JASPER, Tenn. — The battle for control of a 6-mile stretch of Aetna Mountain Road once again has been brought to the Marion County Commission.

At the board's November meeting, Commissioner Joey Blevins, who manages 1,000 acres on the mountain, said complaints about the safety and access to Aetna Mountain Road have resurfaced after a recent fire trapped some families in the area because the road was blocked by locked gates.

Aetna resident Jeff Fox said private landowners like Resource Land Holdings in Denver, Colo., have erected gates along the road to keep out trespassers, but that's creating a safety and access problem for other area property owners.

In 2013, the board unanimously voted to support the view that the parts of Aetna Mountain Road that are not on the county's road list were for public use historically.

A lawsuit over access to the road filed by Steve Perlacky was dismissed by the plaintiff two weeks ago.

Jasper Mayor Paul Evans owns 220 acres on the mountain and said the reason the road has been gated in spots is to keep trespassers off the land.

"I don't care if anybody is riding the road out there," he said. "That's not an issue. It's when they get on my property and go down there and start tearing my property up. It's posted [with private property signs] from one end to the other."

All the property owners on the mountain deserve to protect their property, he said.

Evans said he's been threatened several times by intruders on his land.

"I don't go out there with just one gun anymore," he said. "All the fatalities that have happened out there have been alcohol-related. They're out there having fun and destroying property."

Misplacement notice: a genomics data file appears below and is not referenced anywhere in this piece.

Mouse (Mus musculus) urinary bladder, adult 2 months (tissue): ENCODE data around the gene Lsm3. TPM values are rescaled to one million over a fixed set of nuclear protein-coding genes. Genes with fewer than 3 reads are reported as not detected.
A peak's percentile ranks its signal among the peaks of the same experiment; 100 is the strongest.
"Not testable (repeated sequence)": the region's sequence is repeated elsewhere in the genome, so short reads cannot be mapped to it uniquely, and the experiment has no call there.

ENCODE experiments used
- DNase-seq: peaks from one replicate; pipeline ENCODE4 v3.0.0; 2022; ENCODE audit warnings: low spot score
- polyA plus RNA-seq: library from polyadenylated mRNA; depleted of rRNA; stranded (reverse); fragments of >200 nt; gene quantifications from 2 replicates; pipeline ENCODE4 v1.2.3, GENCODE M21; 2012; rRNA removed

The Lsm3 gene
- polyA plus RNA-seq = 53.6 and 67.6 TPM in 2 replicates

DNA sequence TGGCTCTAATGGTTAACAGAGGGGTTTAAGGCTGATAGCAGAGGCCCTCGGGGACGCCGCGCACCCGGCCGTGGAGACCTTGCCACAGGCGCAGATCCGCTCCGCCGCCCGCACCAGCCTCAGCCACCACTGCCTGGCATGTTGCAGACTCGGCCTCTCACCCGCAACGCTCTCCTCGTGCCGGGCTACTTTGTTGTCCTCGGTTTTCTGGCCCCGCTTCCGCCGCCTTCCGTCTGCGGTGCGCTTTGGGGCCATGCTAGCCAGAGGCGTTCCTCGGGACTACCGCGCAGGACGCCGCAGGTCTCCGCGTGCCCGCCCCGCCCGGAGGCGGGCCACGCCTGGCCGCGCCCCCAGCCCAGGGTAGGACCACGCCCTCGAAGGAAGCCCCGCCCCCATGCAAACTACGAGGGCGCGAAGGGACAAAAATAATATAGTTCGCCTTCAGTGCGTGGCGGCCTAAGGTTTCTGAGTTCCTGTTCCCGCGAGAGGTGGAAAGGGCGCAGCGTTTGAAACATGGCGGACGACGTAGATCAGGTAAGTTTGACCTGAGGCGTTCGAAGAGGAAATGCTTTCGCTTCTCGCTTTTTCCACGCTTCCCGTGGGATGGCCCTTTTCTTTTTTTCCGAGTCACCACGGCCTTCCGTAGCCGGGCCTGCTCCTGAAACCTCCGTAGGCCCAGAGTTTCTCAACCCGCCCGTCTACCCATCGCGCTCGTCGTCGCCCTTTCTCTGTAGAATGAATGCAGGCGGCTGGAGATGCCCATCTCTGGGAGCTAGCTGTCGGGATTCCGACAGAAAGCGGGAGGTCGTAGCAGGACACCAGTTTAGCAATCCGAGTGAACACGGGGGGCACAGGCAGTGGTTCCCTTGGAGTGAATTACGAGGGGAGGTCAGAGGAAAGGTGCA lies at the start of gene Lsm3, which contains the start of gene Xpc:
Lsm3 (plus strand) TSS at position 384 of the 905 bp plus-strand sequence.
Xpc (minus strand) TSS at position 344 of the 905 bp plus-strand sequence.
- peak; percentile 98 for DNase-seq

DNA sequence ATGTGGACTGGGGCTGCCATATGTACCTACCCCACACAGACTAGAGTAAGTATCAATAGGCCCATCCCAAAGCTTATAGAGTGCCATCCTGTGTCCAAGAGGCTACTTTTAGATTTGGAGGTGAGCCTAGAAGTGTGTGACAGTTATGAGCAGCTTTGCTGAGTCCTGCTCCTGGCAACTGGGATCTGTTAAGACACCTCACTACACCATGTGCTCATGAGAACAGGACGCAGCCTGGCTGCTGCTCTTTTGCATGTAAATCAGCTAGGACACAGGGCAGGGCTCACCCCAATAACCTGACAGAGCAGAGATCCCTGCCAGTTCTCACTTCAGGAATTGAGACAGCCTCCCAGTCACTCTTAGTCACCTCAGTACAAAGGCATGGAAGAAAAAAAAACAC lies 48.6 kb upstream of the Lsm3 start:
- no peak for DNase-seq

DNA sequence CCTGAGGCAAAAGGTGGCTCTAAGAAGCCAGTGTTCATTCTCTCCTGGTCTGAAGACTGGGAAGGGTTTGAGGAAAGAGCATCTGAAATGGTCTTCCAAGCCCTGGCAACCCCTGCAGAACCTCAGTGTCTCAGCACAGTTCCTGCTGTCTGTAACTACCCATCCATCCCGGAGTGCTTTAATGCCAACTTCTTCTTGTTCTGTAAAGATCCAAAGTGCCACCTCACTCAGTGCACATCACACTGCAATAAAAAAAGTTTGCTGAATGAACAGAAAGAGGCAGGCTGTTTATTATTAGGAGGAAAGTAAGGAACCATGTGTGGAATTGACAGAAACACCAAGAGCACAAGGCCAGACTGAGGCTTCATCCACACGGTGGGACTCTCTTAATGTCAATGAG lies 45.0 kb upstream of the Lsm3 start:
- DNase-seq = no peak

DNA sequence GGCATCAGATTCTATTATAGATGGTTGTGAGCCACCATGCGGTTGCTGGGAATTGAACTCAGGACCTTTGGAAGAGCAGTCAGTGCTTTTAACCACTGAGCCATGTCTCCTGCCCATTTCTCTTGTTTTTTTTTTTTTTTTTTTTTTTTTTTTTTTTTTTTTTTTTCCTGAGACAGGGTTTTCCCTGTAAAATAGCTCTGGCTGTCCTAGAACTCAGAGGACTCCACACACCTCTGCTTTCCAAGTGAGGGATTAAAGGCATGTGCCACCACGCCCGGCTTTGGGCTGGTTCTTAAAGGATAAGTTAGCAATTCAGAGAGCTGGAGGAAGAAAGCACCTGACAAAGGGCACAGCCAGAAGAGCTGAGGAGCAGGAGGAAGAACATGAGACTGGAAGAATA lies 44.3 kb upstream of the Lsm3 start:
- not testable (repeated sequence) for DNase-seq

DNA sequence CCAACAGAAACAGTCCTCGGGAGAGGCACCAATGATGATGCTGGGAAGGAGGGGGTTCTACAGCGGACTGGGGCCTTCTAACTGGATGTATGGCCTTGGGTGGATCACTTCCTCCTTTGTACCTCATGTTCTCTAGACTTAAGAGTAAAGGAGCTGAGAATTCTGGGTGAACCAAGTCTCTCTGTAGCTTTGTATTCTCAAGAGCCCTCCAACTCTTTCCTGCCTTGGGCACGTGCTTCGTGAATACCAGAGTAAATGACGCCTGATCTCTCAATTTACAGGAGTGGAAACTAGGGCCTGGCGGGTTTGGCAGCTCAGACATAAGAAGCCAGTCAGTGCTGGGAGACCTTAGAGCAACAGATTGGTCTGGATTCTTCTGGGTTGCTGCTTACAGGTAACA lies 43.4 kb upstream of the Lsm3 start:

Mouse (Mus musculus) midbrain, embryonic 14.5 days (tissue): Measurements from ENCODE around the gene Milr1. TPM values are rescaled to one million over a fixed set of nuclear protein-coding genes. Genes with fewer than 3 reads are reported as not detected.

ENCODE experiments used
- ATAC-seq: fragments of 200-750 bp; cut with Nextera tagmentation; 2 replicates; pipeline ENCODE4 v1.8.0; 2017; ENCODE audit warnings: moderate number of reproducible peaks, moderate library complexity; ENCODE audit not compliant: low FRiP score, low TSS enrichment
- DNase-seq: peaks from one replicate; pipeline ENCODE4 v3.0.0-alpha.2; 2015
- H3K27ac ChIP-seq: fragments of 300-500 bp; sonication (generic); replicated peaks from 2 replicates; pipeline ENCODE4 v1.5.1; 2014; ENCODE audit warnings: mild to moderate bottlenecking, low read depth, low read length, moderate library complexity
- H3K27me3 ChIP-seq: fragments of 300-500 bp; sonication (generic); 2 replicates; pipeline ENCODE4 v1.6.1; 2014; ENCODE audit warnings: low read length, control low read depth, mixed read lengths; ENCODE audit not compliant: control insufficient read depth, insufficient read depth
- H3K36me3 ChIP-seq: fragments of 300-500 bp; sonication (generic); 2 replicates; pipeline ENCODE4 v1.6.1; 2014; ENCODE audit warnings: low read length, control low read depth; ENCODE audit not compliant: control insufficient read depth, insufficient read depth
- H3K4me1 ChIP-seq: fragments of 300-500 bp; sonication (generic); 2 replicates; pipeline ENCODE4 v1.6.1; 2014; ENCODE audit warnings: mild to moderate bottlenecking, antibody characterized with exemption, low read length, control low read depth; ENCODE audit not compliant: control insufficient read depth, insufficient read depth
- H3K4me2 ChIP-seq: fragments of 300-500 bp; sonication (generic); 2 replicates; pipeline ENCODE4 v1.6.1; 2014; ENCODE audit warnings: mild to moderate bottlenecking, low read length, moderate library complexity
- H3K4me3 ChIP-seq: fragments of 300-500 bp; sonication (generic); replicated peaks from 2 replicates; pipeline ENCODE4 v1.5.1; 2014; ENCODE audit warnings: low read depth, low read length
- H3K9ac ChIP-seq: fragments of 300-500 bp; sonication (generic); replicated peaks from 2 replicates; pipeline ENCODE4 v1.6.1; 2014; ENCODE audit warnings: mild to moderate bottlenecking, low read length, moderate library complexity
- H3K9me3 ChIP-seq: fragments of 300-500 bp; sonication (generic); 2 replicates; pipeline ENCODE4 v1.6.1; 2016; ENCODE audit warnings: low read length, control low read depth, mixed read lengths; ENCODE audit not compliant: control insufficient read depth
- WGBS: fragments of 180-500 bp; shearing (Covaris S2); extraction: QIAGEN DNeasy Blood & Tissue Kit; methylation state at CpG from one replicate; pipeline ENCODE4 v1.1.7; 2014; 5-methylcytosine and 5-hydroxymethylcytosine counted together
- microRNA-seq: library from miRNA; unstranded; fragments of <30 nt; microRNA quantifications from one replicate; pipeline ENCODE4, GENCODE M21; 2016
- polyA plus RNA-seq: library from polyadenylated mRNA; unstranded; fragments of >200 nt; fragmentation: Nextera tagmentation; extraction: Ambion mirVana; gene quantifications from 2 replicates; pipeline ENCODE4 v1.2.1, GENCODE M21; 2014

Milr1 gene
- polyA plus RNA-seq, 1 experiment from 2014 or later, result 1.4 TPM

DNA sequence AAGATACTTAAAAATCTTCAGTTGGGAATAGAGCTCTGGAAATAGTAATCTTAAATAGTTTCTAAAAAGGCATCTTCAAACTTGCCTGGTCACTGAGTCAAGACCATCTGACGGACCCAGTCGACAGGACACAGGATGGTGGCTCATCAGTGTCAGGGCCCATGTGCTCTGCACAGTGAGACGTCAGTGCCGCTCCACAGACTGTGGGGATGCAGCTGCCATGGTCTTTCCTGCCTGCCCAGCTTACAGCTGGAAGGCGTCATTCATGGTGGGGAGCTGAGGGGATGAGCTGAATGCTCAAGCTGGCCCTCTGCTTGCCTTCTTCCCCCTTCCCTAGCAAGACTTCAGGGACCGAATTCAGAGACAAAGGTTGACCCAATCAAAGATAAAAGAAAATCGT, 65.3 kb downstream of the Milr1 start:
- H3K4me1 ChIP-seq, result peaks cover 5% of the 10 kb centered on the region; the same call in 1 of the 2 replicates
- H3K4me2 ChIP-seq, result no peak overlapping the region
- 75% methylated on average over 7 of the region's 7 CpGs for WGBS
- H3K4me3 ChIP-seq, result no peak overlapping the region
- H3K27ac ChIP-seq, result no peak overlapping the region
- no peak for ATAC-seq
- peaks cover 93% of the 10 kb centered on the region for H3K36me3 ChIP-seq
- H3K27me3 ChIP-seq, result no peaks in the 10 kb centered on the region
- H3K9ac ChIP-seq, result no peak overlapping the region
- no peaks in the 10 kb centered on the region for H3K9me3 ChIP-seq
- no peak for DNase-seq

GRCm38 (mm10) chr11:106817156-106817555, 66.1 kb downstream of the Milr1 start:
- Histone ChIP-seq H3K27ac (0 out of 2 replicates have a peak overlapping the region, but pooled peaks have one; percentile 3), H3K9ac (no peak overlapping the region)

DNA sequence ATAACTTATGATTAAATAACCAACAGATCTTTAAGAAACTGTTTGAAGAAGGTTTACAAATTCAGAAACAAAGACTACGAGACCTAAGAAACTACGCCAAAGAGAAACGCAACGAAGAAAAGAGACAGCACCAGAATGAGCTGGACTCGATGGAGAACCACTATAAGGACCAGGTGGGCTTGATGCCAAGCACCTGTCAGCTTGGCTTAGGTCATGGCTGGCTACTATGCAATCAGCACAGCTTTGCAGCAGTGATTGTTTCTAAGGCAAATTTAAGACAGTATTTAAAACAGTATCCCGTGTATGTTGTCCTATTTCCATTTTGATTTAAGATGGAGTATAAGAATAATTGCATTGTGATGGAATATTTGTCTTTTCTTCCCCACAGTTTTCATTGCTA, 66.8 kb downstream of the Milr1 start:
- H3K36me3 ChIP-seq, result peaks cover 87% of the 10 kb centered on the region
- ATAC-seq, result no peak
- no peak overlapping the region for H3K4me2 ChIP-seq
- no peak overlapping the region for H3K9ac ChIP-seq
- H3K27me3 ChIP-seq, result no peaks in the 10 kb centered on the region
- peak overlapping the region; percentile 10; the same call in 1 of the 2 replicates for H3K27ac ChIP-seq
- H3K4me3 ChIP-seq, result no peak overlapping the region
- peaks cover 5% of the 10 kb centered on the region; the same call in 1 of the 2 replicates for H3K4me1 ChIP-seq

Danny Rader, an attorney representing Resource Land Holdings, agreed the issue boils down to trespassing.

"There are, I'm sure, responsible off-roaders in this community, but there are a whole lot who aren't," he said. "My client has an obligation to try and secure their land to keep these trespassers off."

Fox said private landowners have "no business" blocking the road with gates.

History and records indicate the land [and the road] has always been private property, Rader said.

"But that's what the court is for — to make that decision," he said. "Some of these folks want to have a case in court. The courthouse doors are open."

When Commission Chairman Gene Hargis joined the Marion County Sheriff's Department in the early 1990s, he said the situation on Aetna Mountain was "a madhouse."

"It was ridiculous," he said. "There would be hundreds and hundreds and hundreds of people piled in. They'd be on everyone's property."

If the gates were removed, Hargis said he fears those days might return.

"The issue of the gates is a private matter between landowners," County Attorney Billy Gouger said. "It doesn't affect the county because they're not blocking a county road. Public road versus private road is really not a county issue under the law."

There is precedent going both ways on whether roads on Aetna Mountain are public or not, he said, and the issue is "not something the county commission can get involved in."

"I think when the county commission starts taking sides or trying to police the issue, you run a very big risk of affecting someone's private land rights," Gouger said. "When you start impacting someone's rights to their property, one way or the other, then the county is potentially liable for damages."

He said no county official has legal authority to intervene with an issue on private property.

"If the parties don't agree, that's a matter for the courts," Gouger said. "There is a remedy available, but it doesn't come through this body [the board], it goes through the court system."

Ryan Lewis is based in Marion County. Contact him at